Success Story of Maggi: Business Case Study

Maggi, the world-famous instant noodles brand, is one of the most profitable products of Nestle. However, it was not started by Nestle. In 1886, a businessman named Julious Maggi founded Maggi. Nestle acquired Maggi in 1947, after which it planned to take the product worldwide. India became one of its biggest markets when Maggi entered India in 1983. Today, Maggi has a 70% market share in the noodles business, and no one has been able to beat it so far.

The Reason Behind Maggi’s Success

There are three secrets behind this. The first secret is Neuromarketing. When Maggi entered India for the first time, they initially marketed themselves as a convenience product for women, but they failed miserably. The reason was that they focused on the consumer rather than the buyer. The buyer of Maggi is the housewives, women who work at home. The women’s psychology in India is simple, and they are more interested in buying products for their kids than for themselves. Maggi committed the same mistake initially. They marketed for women, whereas they should have marketed for kids. After that, Maggi changed its marketing campaign, targeting the snack segment.

Maggi wanted to replace the snacks in India with Maggi noodles, which can be cooked in just two minutes. In India, the staple diet is Roti-Sabji and Dal-Chawal. Kids like to have snacks like Pakoda, Samosa, Sandwich, etc., in the evening. But these items need a lot of time to cook. The cheap alternative is Chips or Biscuits. But, there is one factor that is the quantity. One packet of Maggi is more unhealthy than biscuits or chips, but women believe that if their kids have 2-3 packs of chips or biscuits, it is too unhealthy. Instead of that, they cook and feed their children with a single packet of Maggi. This is where Maggi has targeted the consumer by studying their psychology.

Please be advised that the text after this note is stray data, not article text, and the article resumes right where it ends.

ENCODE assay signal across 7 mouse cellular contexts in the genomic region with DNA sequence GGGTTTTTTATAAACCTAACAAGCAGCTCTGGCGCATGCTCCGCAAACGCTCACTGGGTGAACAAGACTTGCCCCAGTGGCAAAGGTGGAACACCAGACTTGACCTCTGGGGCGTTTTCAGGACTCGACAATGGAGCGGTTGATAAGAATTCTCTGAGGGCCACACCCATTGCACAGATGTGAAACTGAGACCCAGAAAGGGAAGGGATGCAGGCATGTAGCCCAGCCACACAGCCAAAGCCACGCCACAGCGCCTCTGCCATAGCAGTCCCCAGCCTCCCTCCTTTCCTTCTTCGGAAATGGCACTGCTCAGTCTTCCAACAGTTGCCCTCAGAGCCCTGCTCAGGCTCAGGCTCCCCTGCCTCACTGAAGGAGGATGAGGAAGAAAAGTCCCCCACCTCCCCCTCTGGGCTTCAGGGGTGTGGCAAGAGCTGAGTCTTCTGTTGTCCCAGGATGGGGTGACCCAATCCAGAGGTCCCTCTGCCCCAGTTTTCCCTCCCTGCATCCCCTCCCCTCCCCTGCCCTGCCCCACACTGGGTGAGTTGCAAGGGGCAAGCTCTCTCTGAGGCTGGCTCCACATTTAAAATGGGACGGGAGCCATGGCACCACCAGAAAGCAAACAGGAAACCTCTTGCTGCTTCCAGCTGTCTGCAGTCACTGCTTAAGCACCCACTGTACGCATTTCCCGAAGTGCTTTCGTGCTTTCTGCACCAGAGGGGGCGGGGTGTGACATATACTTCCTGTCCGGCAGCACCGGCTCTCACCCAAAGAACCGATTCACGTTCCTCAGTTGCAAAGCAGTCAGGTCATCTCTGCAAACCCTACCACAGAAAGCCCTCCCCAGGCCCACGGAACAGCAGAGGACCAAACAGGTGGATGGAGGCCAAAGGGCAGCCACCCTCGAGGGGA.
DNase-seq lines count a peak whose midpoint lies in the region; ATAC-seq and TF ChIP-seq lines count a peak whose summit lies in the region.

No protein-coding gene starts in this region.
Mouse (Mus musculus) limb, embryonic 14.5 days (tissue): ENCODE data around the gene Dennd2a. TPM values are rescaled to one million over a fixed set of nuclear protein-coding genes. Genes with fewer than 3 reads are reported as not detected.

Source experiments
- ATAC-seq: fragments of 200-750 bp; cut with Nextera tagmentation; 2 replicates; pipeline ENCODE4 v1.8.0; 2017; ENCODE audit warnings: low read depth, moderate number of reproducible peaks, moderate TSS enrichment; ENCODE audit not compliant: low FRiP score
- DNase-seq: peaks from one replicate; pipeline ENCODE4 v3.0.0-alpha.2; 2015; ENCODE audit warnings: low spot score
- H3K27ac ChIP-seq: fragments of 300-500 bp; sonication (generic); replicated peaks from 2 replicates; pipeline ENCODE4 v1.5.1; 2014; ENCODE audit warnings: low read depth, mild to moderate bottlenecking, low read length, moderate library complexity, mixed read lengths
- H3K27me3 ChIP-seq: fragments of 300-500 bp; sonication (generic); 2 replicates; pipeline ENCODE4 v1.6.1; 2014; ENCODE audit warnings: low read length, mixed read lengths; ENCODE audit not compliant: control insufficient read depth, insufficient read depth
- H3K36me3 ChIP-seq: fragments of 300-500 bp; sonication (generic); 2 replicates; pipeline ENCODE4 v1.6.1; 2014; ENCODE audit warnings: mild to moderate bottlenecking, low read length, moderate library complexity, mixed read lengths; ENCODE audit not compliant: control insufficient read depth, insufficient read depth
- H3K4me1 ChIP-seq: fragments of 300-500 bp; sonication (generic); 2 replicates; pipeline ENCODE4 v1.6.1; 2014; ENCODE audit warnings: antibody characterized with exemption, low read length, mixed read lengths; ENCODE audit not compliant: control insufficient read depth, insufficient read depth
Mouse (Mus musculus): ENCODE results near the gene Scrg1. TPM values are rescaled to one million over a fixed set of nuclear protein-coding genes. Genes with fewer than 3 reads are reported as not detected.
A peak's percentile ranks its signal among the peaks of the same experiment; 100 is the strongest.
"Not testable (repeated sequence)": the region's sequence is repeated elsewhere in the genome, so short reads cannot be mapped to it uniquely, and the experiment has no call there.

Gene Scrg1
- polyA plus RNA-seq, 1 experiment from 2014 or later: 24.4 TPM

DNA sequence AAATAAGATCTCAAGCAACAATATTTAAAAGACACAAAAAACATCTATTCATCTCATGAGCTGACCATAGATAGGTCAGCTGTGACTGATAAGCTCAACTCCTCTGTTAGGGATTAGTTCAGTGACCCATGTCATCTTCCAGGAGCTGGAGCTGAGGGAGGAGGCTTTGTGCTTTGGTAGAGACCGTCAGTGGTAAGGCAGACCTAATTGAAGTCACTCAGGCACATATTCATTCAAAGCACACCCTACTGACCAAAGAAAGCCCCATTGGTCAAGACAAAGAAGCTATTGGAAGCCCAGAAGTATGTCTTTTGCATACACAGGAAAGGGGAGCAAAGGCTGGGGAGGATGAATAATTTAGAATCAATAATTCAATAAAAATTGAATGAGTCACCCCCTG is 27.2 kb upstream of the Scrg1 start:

The second secret behind Maggi’s success is its brand Qs, which support Neuromarketing. The first factor is Visual Codex. If you see the Maggi logo, you will find two dominant colors, red and yellow. In human body, these colors increase Ghrelin, which is a hunger hormone. The second factor is Design Consistency. Maggi has not changed its logo and packaging for years to generate long-term recall value in our minds. The third factor is Void Fillers. Maggi observed that women are becoming detached from their kids and the emotional bond needs to be strengthened. Maggi has filled this void with emotional storytelling in its ads, strengthening the bond between mother and child.

The third and most important secret behind Maggi’s success is quality control. In 2015, when Maggi was banned, it was found that Maggi contained illegal quantities of Lead and MSG (Mono Sodium Glutamite). The allowed quantity was 2.5 PPM, and the Maggi sample contained 17.2. Nestle immediately recalled all its Maggi products from the market, resulting in a loss of millions of dollars. Nestle India, along with the central and state governments, worked together to bring Maggi back to the market after the required quality checks.


Neuromarketing, Maggi’s brand Qs, and quality control are the three secrets behind Maggi’s success. Maggi has studied the psychology of its buyers and consumers and designed its marketing campaign and brand Qs accordingly. In terms of quality control, Nestle India has gone through the toughest time and has come out of it stronger. Today, Maggi is an inseparable part of the Indian food culture, loved by people of all ages and backgrounds.


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